Kylar Broadus, founder of the Columbia, Mo., based Trans People of Color Coalition [and NBJC board member], is scheduled be among five witnesses who'll speak during the Senate Health, Education, Labor & Pensions Committee hearing titled, "Equality At Work: The Employment Non-Discrimination Act."



notfightingWhy Aren't We Fighting for CeCe McDonald?    

– Marc Lamont Hill for EBONY     


Last week, Chrishaun "CeCe" McDonald, a 23-year-old Black transgender woman, was sentenced to 41 months in prison for second-degree manslaughter despite clear evidence of self-defense. Making matters worse, she is now being forced to serve her time in a men's prison. CeCe McDonald's case not only represents a tragic miscarriage of justice, but also speaks to the fundamental unfairness of the criminal justice system for the Black trans community.  




mediaignoresMedia Ignores Rash of Assaults on Transgender Women   

– The Daily Beast    


The spate of violence has gone virtually unnoticed by the mainstream media, as well as by the mainstream gay community, which has been consumed by the same-sex-marriage debate and the Tyler Clementi/Dharun Ravi case, writes Jay Michaelson. 




knowyourrightsNational Center for Transgender Equality Releases Trans Job Discrimination "Know Your Rights" Guide

National Center for Transgender Equality


To help trans-identified individuals understand and assert their rights in the workplace, the National Center for Transgender Equality is releasing Know Your Rights: Employment Discrimination and Transgender People, a resource outlining the laws protecting trans people in the workplace and steps for reporting job discrimination. The guide details how to file a complaint with the Equal Employment Opportunity Commission (EEOC), as well as through a state or local civil rights agency or their union.




janetmockTrans Advocate Janet Mock Remembers Lorena Escalera at the GLAAD Media Awards

– GLAAD   


Trans advocate Janet Mock remembers Lorena Escalera at the GLAAD (Gay & Lesbian Alliance Against Defamation) Media Awards and calls for The New York Times to restore Lorena's dignity after the publishing of a problematic article. "I'm on this stage tonight because Lorena was much more than the demeaning, sexist portrait the Times painted of her," Mock stated. "But until the media treats trans women with respect, society will continue to see us as less-than-human creatures to be gawked at and because violence against trans women is escalating, that shift needs to happen now.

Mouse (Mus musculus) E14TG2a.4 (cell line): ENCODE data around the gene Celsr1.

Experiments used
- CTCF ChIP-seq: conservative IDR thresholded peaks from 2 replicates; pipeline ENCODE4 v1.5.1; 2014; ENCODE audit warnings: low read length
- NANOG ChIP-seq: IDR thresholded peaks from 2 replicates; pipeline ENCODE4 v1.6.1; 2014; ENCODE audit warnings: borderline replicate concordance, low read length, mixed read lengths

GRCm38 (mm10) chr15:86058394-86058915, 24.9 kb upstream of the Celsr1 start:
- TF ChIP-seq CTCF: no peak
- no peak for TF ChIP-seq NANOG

Janet Mock Remembers Lorena Escalera at the #glaadawards
Janet Mock Remembers Lorena Escalera

at the  GLAAD Awards



janetjacksonJanet Jackson To Produce 'Truth' Documentary About Transgender Lives Around The World

Huffington Post

Janet Jackson has announced plans to executive produce a documentary about transgender people around the world. The Grammy-winning pop diva will not only executive produce "Truth," but will also conduct some of the on-camera interviews. Set to begin production this summer, "Truth" will be directed by Robert Jason, who previously directed the Style Network documentary "Style Exposed: Born Male, Living Female," about four transgender New Yorkers.


Jackson, 46, said in a statement to MTV News that she hopes the documentary — which will reportedly include stories from North America, Europe, Australia and Latin America — will help stop discrimination against the transgender community.



antigaymurderHighest Number of Anti-Gay Murders Ever Reported in 2011: The National Coalition of Anti-Violence Programs

– Huffington Post 

More murders motivated by anti-gay bias occurred last year than any year since the National Coalition of Anti-Violence Programs began collecting data in 1998, the national advocacy organization reported this week. In 2011, 30 fatally violent hate crimes were committed against lesbian, gay, bisexual or transgender victims, 3 more than the previous year's total.




rutgersProsecutors to Appeal 30-Day Sentence in Rutgers Gay Bullying Case



Prosecutors will appeal a 30-day jail sentence handed down Monday against Dharun Ravi, the ex-Rutgers student convicted of spying on and intimidating his gay roommate, who then killed himself by jumping off New York's George Washington Bridge.


Middlesex County Prosecutor Bruce J. Kaplan said Ravi's crimes warranted "more than a 30-day jail term" and called Superior Judge Glenn Berman's sentence "insufficient under the sentencing laws of this state, the facts that were determined by a jury and long-standing appellate precedent."



evolvedWhy Blacks Evolved So 'Quickly' on Gay Marriage

– Huffington Post

What really caused the black community's rapid 'evolution' on gay marriage over the past month? The answer is simple: We didn't evolve overnight. We've been evolving for decades, even when the media wasn't paying attention. [Writer Lenox] Magee's argument that African Americans have been slow to embrace LGBT issues seems to miss an important point: marriage equality is not the only LGBT issue.